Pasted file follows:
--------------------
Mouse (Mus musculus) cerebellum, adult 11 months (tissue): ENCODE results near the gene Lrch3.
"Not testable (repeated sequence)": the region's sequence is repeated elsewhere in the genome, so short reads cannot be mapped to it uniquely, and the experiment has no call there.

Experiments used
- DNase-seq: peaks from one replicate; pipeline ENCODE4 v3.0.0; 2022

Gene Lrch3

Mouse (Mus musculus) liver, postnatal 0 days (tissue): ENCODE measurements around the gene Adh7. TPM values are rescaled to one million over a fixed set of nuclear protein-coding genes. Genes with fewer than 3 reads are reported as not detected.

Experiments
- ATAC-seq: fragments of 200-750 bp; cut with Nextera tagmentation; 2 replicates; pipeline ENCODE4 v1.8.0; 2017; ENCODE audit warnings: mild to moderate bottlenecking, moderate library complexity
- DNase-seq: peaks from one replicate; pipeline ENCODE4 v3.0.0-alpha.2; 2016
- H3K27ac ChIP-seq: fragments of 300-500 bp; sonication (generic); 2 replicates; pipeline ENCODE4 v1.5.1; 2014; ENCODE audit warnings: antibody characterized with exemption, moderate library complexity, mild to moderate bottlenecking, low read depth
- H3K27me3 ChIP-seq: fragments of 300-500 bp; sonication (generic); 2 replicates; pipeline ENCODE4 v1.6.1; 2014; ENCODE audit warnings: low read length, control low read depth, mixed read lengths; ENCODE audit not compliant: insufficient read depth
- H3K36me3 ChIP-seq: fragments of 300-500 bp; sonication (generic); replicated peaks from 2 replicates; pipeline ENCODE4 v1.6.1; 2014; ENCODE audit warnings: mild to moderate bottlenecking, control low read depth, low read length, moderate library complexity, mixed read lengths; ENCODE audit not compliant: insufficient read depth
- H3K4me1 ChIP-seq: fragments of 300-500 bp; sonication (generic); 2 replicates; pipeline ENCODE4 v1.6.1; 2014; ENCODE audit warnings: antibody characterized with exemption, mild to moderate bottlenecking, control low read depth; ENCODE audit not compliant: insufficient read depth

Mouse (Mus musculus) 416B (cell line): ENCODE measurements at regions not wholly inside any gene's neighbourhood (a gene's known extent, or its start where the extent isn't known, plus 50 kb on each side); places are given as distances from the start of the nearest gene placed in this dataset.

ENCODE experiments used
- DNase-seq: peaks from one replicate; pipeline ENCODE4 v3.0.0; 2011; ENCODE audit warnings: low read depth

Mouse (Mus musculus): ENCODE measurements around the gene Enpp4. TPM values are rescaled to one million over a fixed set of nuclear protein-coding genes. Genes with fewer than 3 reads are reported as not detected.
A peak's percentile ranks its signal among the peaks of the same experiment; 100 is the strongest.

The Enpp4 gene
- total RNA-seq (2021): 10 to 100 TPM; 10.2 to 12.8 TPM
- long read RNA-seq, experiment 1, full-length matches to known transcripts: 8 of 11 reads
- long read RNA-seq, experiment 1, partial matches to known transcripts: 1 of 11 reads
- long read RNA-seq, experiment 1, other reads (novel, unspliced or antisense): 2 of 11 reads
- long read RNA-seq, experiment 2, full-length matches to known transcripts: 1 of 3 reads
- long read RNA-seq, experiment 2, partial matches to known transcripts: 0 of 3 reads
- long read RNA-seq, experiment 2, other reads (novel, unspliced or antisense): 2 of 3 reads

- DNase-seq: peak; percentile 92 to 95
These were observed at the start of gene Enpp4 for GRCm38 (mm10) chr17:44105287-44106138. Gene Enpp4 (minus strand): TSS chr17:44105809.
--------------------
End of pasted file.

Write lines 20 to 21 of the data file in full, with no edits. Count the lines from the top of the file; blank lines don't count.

- total RNA-seq (2021): 10 to 100 TPM; 10.2 to 12.8 TPM
- long read RNA-seq, experiment 1, full-length matches to known transcripts: 8 of 11 reads